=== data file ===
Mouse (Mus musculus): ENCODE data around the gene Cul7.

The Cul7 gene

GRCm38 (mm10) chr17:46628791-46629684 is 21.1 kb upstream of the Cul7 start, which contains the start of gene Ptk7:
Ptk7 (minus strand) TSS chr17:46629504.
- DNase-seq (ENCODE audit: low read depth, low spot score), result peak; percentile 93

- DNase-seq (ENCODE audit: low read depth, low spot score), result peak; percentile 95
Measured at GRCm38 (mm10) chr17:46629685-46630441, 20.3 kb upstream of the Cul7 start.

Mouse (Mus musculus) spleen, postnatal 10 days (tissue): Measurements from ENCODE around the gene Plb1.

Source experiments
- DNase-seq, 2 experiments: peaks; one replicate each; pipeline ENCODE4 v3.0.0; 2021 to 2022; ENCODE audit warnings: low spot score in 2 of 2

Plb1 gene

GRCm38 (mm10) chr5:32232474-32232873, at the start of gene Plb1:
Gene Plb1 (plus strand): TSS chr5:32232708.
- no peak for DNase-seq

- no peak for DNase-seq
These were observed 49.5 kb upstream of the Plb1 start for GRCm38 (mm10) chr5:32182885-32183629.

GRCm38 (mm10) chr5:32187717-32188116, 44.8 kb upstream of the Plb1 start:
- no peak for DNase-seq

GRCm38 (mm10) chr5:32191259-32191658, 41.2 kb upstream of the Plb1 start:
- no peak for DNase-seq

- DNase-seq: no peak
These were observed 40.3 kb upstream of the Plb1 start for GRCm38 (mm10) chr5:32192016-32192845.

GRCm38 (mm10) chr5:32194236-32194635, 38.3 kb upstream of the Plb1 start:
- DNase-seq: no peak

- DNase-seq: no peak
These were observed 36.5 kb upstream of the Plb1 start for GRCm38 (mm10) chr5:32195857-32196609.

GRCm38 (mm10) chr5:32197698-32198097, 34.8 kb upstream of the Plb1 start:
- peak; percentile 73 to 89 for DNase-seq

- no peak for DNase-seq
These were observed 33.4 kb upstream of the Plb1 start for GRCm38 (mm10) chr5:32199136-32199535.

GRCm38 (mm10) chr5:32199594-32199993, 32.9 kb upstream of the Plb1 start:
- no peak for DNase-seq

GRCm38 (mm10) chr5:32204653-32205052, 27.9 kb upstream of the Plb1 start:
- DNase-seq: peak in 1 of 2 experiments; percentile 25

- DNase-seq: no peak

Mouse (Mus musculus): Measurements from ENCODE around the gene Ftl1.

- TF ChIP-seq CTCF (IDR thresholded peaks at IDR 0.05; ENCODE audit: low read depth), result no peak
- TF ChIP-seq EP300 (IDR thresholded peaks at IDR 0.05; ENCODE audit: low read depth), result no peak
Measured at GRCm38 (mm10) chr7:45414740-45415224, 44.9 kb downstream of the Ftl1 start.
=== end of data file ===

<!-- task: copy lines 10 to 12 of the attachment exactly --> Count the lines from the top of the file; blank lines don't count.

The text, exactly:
- DNase-seq, 2 experiments: peaks; one replicate each; pipeline ENCODE4 v3.0.0; 2021 to 2022; ENCODE audit warnings: low spot score in 2 of 2

Plb1 gene

GRCm38 (mm10) chr5:32232474-32232873, at the start of gene Plb1: